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Scania Słupsk — a leader in bus production technology

Assembly line Scania - Photo: Scania

As the first bus producer in Poland, Scania Słupsk has integrated electrically controlled nutrunners into their production. This is the same technology that car and bus producers use, and it has brought Scania flexibility, ergonomic improvements and time savings. The precision of electrically controlled tools offers future possibilities for reducing the bolt sizes and thereby saving up to 200 kg of weight per bus.

Poland is one of Europe’s largest bus-producing nations. Including Scania, the country has a total of seven bus brands. Traditionally, bus assembly is low-volume production, involving a great deal of manual labour. It does not involve conveyor assembly, as seen in car and truck plants. Buses are built at a series of workstations and moved from one to the other by cranes or manual trolleys. 

Most bus assembly plants are still far behind the car and truck industry, when it comes to fastener tightening technology. In Polish car and truck plants today, as in the rest of Europe, joints are assembled with electrically controlled nutrunners that are connected to general computerized networks. The tools are highly accurate, monitor the tightening process, and validate the installation torque. In most cases, the resultant tightening is automatically stored for analysis in a database linked to the vehicle or part identification number. This provides full traceability in the event of a recall. This is a great contrast to traditional bus production in Poland, where pneumatic tools — like big, heavy impact wrenches and pulse tools — are still most commonly used. These tools are highly inaccurate, and process control is completely in the hands of the operator. Due to the size of buses, very long air hoses must be used, which cause pressure drops and reduce the air tool’s performance.

Scania goes cordless
Polish bus plants rarely use electrically controlled nutrunners like the ones used in car and truck production — the Scania plant in Słupsk is the exception. When the Słupsk plant was opened in 1999, Scania buses already had a few sets of electrical nutrunners for critical joints. Today they run more than 12 systems, and when Scania’s long-time partner Atlas Copco introduced the Tensor STB battery-operated nutrunner with cordless communication, Scania immediately saw its advantages. They became the first Polish bus producer to use the new technology.

Robert Tyrka, operator at Scania buses Photo: Scania

“With the Tensor STB, we get full flexibility on applications inside the cabin without compromising the quality of the operation,” says station manager Pawel Chuchla. By not compromising on quality, he means that when using an electrically controlled tool like the Tensor STB, the process control is integrated into the system. The tightening data for every joint is stored in the controller and can be extracted and analysed. Not only is quality improved but using the Tensor STB instead of air tools also saves time. There is no longer any need to verify the torque with click wrenches after tightening with an air tool. This is because an electrically controlled nutrunner accurately measures both torque and angle during the rundown.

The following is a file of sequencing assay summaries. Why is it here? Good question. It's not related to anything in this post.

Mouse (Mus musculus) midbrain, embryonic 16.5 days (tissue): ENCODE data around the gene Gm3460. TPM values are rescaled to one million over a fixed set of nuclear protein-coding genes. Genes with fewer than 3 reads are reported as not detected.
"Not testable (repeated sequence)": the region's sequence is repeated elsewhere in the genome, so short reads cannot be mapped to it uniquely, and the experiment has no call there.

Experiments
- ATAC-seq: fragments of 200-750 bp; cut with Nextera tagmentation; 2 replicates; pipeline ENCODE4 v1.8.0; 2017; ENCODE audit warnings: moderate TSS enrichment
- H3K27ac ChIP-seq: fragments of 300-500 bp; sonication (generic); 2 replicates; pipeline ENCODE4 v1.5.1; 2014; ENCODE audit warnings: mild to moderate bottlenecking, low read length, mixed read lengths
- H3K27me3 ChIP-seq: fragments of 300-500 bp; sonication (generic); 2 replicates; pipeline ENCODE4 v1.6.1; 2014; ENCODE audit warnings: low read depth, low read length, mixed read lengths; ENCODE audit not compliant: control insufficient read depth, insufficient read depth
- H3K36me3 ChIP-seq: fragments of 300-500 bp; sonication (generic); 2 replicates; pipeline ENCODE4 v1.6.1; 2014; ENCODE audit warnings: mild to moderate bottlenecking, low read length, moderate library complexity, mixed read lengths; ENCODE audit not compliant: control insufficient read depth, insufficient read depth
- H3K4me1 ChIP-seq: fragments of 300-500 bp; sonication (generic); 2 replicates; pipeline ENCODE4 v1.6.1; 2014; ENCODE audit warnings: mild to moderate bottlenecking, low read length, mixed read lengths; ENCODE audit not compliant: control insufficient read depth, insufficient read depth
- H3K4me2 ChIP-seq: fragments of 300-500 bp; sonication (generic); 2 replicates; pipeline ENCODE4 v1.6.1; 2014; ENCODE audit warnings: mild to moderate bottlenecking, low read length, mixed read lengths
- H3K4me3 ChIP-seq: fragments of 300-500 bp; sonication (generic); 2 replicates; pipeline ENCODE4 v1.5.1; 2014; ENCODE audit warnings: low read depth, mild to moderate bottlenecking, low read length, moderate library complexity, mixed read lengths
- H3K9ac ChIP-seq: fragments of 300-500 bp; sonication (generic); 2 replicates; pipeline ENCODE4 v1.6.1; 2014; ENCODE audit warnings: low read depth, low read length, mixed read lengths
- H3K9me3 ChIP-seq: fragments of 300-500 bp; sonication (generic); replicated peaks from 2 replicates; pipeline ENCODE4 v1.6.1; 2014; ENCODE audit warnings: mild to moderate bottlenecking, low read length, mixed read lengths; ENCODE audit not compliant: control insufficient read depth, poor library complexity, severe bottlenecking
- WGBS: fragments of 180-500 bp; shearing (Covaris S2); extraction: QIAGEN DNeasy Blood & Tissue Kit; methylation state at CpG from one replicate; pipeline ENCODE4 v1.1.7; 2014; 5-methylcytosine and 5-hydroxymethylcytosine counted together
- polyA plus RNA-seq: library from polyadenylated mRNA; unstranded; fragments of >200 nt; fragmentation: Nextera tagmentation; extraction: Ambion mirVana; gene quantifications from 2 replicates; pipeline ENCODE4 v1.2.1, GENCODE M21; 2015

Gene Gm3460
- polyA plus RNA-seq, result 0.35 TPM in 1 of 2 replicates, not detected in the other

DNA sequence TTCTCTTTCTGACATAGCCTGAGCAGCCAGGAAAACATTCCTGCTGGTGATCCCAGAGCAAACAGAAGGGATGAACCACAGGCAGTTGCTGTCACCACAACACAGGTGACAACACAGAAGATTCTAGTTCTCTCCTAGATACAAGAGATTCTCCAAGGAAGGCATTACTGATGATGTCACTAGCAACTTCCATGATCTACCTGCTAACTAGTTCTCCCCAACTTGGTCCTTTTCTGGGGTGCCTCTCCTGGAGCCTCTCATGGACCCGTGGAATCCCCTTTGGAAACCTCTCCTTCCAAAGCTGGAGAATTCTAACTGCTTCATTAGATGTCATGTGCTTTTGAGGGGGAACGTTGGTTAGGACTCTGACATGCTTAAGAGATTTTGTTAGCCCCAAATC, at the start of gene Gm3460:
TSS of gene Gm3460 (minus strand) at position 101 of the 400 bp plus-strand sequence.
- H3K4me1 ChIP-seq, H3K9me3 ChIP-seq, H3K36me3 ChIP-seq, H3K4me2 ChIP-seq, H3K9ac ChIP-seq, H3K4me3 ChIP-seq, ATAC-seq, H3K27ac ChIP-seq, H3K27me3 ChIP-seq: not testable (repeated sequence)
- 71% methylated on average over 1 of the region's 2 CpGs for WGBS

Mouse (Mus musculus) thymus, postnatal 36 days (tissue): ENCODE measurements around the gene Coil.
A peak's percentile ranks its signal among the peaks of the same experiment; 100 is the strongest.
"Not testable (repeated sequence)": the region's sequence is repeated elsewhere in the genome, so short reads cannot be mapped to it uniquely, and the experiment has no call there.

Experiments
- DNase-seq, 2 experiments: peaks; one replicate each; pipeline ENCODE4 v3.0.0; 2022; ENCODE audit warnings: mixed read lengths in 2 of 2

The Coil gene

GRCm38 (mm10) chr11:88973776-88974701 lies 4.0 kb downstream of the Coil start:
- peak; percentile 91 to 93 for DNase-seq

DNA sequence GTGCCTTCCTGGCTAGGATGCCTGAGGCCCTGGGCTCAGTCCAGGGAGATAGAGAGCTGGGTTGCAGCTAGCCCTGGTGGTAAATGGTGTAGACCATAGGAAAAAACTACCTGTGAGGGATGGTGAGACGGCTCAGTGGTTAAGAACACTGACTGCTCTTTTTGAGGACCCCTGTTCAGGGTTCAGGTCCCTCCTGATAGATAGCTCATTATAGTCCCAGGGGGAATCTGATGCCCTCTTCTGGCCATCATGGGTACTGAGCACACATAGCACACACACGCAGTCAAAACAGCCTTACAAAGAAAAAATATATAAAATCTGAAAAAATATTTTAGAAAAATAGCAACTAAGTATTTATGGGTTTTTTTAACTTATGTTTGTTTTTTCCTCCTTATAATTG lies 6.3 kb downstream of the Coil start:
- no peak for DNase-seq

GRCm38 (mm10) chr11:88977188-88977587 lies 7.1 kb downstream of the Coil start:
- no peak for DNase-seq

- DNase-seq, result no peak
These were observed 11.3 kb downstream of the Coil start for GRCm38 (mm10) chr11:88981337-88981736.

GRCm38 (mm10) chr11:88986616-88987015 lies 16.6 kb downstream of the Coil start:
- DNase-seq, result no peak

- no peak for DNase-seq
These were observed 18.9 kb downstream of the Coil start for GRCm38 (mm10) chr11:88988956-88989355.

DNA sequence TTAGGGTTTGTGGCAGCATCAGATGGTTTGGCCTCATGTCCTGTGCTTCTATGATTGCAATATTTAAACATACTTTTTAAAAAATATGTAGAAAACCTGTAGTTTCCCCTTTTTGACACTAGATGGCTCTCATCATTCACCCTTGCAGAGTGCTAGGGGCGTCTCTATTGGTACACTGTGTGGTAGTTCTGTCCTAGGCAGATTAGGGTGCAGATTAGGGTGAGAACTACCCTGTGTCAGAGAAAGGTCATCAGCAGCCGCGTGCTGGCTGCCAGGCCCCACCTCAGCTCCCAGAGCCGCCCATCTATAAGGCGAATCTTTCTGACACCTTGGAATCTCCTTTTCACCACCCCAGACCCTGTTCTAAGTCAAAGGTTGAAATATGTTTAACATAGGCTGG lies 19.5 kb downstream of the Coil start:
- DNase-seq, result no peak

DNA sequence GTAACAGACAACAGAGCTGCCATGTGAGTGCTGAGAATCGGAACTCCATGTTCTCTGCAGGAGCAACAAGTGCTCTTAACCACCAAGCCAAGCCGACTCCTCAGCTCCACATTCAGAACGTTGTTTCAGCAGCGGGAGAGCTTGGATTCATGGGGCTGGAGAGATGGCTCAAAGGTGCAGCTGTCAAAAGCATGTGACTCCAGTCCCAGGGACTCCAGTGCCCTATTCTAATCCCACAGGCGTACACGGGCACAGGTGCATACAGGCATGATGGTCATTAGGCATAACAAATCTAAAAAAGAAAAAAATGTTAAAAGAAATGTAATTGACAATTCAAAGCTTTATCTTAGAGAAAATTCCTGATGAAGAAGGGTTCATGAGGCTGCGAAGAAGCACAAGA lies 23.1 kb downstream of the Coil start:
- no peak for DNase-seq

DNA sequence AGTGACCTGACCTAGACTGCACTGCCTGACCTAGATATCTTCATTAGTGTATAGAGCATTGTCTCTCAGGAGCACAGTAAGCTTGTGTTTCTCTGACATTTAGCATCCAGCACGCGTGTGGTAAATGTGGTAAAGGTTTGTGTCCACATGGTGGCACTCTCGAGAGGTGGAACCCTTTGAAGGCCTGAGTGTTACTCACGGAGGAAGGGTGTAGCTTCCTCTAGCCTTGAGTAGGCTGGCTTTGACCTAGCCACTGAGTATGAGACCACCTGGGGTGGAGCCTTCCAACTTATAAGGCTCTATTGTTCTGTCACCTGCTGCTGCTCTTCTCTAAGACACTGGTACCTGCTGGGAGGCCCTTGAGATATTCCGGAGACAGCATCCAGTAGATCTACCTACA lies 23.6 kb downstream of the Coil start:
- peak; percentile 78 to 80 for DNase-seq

“Now, using the new cordless tool, I can cut the process time in half,” says Robert Tyrka, an operator at Scania. He uses the new cordless tool for assembling the wall-to-roof and accessories inside the bus. This involves a total of more than 100 screws per coach, and on the double-decker model, they also use the tool for assembling the second-floor frame. “We used to need two tools, one on each side of the bus. But since this tool is cordless and we don’t have to consider handling the cable, now we only need one tool.” continues Tyrka.

Noise reduction project
Scania not only works to improve the quality of their products, they also want to improve quality for their workers. Scania is recognized in the industry for its continuous work in developing proper ergonomics in production. Using the cordless nutrunner instead of dealing with cables or hoses is one ergonomic improvement. Another is the Noise reduction project with the goal to reduce production noise levels to below 75 dB. Noise reduction solutions include performing tasks in a different sequence, switching from air tools to electric ones, and training operators to avoid loud behaviours.

How to lose weight
Initially, large European truck and bus manufacturers like Scania used electric tools to minimize sound and vibration. Quality was monitored, and precision control was possible. However, in recent years, the weight savings from using smaller bolts and screws have drawn more attention.

“Using an electric nutrunner and advanced fastening technology, the weight of a truck or bus can be reduced by up to 200 kilos,” says Scania’s fastening technology expert Lars Oxelmark in an interview with a Swedish magazine (Ny Teknik, 13 May, 2009).

It is calculated that the weight of a truck or bus can be reduced significantly if it is fastened together using electric tools instead of pneumatic ones. An electric nutrunner is more precise and gives you better control over what actually happens to the screw and the entire joint as it is tightened. This reduces uncertainty:  The designer and the operator are willing and able to use the entire strength of each screw, and the margin of safety can be decreased. This means that smaller, lighter screws can be used.  

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